The next generation in Hyperconverged solutions

Good day to you all. It has been some time since I last laid down a blog post and it is fitting that my first one back from months of silence is about Hyperconvergence. As most of you know I was working on building my own HCI playground as I am a kind of DIY guy and did so successfully with KVM, open source object based software defined storage, some aspects of fuse, and NFS. This took me some time to get built and working as I do have a day job. After seeing all the buzz in the HCI space and loving new technology I decided to join the team at Cisco to help in their efforts to deliver the next generation in Hyperconverged solutions.

Now being a veteran in the storage industry for over 18 years (damn where did time go) I have seen many different solutions around how to get better economics out of technology. From switching to things like IP networks from ATM, replacing Motorola X.25 modems with well faster cheaper connectivity options, to optimizing the utilization of storage and compute with converged SAN/NAS architectures and virtualization. It has been an awesome adventure and one I continue to learn from and be amazed by.

Hyperconvergence has been around for many years with my first thought, we’ll call it HCI v1.0, being mainframe. Hyperconvergence v2.1 takes the best of all worlds and “puts the disk back into the server” (to quote TC) as it does with many other aspects of our complicated technology stacks. You may be asking, what happened to version 2.0, well most of you have seen version 2.0 in the first iterations of HCI (Hyperconverged Infrastructures). But before we get into what the next generation of Hyperconvergence is today I’d like to take you all down memory lane.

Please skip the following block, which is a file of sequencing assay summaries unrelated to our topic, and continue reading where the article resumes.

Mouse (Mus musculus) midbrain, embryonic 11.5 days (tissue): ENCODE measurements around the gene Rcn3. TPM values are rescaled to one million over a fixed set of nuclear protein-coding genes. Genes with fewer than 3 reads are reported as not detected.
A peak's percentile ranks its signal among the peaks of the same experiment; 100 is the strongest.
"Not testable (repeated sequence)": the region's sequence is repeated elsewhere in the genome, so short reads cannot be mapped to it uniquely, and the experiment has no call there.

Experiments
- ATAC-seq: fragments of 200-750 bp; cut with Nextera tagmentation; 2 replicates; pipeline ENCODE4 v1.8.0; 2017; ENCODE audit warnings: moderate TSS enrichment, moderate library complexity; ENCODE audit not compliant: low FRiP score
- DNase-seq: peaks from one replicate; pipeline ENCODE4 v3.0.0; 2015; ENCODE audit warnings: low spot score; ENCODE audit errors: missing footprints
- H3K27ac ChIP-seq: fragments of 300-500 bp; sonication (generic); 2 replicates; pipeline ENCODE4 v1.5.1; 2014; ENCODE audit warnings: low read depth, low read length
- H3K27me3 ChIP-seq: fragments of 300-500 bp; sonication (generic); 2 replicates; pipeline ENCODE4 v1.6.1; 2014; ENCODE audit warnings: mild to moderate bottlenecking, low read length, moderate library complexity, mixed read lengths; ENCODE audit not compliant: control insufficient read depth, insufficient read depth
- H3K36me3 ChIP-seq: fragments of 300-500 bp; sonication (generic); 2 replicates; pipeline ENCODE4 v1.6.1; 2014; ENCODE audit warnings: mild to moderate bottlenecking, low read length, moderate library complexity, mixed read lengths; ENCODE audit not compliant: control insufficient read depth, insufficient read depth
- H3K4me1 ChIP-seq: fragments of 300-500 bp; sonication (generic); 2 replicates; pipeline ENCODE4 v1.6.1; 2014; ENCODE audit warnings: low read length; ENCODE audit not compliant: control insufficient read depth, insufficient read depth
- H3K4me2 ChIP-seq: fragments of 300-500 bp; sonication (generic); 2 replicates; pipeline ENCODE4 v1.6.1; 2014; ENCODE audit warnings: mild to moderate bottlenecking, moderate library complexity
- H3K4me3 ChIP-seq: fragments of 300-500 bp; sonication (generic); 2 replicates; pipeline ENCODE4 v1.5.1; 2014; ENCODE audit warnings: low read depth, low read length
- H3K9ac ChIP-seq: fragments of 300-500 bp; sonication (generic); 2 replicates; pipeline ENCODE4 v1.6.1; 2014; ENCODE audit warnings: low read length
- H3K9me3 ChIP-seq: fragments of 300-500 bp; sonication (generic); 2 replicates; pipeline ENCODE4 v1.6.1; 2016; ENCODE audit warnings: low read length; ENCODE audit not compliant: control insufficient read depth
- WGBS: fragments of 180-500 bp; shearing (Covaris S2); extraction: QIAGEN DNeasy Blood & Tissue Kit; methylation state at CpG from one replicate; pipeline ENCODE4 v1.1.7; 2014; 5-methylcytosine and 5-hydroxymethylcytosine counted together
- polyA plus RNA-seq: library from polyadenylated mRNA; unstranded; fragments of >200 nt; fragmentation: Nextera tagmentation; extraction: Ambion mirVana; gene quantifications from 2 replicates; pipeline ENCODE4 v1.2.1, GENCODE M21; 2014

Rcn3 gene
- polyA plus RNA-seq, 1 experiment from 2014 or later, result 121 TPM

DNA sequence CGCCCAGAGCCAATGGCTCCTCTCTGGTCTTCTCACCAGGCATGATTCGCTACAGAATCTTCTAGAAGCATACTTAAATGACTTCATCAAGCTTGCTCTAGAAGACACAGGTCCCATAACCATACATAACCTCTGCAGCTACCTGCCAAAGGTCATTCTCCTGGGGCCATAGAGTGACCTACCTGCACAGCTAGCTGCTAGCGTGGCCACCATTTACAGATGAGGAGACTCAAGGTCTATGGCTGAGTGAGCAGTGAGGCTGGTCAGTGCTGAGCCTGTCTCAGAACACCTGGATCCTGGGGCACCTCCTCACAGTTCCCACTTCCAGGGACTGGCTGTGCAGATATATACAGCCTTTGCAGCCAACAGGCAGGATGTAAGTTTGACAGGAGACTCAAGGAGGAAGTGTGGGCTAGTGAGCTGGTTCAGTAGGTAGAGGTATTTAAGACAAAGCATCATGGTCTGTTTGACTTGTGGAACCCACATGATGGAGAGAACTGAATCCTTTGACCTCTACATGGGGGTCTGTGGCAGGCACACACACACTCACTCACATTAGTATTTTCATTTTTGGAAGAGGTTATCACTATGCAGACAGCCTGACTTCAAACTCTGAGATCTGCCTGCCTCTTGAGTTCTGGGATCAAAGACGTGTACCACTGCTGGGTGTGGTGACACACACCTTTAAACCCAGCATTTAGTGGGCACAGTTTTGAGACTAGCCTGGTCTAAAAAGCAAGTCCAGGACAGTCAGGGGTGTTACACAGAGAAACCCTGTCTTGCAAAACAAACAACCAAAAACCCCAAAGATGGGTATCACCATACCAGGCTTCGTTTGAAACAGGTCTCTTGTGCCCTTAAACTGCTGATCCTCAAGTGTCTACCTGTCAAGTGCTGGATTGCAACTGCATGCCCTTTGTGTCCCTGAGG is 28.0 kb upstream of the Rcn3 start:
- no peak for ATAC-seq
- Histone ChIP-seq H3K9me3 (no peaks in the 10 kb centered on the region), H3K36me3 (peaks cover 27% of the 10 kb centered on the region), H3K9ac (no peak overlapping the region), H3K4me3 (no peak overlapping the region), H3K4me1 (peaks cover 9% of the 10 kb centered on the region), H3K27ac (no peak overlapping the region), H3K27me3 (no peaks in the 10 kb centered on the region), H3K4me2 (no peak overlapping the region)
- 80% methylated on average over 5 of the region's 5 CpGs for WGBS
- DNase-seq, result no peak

Converged design

How many of you still have architectures like this in you environment. I would guess many if not most have some iteration of the above. I do not see this going away anytime soon and as a similar argument goes, tape is dead because of the options now with cloud, scale out inexpensive storage, backup appliances with deduplication, and many other reasons yet tape is still in the market today maybe not as strong as it was in early the early 2000s but there are still bits of data that need to be kept on tape. Yes, yes, I too argue this from time to time but still think tape is not entirely dead. The same goes for converged infrastructures, we will continue to rely on these foundational architectures for many years to come but like tape these types of architectures will soon become the niche and not the norm.

As Hyperconvergence gets off the ground here in the coming years you will see architectures transform from the above to the below architecture and some hybrid versions between the two.

Hyperconverged design

The main reason I like to discuss the old with the new is you can’t say every workload is a nail and all you’ll ever need is a hammer. This is naive to think that we have come this far in such a short period of time that HCI is the answer to all your technology problems, but is a new foundation which we can start to leverage for 70% to 80% of virtualized workloads today.